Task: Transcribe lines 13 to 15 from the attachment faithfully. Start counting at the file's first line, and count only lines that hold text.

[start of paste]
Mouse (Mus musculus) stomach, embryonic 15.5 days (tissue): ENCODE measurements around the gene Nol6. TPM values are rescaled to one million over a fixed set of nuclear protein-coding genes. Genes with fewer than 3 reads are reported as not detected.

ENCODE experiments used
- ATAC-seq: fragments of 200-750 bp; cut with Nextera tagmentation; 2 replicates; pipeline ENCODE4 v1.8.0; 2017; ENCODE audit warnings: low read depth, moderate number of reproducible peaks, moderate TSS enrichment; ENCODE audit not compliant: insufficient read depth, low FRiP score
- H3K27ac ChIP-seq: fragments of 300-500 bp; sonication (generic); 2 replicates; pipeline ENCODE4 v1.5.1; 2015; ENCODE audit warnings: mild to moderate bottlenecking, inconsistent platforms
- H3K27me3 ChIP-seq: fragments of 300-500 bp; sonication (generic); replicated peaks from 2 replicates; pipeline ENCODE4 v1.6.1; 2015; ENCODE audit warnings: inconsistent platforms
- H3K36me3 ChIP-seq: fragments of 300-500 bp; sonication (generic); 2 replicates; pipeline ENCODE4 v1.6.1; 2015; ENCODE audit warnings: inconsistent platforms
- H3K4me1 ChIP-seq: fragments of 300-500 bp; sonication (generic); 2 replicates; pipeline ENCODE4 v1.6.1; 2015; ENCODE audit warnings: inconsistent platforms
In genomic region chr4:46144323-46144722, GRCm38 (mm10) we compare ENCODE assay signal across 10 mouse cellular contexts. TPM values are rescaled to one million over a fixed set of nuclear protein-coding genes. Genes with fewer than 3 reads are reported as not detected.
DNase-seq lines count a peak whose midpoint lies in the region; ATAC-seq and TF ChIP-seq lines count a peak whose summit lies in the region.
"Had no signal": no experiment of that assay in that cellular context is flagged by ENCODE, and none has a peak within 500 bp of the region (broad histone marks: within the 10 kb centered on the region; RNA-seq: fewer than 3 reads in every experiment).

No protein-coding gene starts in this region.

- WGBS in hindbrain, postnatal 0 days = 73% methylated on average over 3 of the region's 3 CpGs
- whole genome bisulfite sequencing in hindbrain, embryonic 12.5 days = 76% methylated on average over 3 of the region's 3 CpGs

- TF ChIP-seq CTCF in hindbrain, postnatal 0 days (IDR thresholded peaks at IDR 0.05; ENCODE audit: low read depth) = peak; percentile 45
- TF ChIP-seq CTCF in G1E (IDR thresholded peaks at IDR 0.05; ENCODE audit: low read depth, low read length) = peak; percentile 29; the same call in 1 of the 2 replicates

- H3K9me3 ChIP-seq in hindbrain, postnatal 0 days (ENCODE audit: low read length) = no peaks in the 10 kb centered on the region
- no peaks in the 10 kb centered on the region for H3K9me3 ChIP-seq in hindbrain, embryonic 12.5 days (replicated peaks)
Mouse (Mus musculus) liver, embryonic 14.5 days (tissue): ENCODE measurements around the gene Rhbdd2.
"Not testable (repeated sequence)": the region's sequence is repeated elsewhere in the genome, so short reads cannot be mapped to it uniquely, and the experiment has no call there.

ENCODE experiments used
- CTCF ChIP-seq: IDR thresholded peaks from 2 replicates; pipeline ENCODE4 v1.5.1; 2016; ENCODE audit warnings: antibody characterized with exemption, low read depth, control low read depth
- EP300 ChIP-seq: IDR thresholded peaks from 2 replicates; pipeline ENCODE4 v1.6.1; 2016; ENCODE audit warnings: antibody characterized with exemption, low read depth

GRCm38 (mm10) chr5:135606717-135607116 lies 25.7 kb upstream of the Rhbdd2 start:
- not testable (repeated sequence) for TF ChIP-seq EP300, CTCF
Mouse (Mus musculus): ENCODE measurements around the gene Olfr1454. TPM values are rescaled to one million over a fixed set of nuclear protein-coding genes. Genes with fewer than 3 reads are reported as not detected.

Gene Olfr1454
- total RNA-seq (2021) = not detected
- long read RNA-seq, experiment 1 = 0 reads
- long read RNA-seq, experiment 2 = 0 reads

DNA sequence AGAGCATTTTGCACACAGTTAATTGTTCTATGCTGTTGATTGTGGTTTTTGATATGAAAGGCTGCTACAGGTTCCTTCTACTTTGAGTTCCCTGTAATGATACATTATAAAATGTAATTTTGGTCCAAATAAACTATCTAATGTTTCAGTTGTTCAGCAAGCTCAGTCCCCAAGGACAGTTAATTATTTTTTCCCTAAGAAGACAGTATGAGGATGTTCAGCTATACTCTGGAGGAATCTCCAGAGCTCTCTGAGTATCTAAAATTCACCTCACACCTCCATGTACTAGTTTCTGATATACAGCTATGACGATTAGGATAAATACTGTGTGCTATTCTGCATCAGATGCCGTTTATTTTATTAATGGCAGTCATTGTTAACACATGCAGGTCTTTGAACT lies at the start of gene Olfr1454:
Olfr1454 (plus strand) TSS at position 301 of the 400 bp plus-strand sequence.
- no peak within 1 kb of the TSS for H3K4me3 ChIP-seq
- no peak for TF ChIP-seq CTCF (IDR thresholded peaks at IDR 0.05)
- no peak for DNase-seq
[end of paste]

- whole genome bisulfite sequencing in hindbrain, embryonic 12.5 days = 76% methylated on average over 3 of the region's 3 CpGs

- TF ChIP-seq CTCF in hindbrain, postnatal 0 days (IDR thresholded peaks at IDR 0.05; ENCODE audit: low read depth) = peak; percentile 45
- TF ChIP-seq CTCF in G1E (IDR thresholded peaks at IDR 0.05; ENCODE audit: low read depth, low read length) = peak; percentile 29; the same call in 1 of the 2 replicates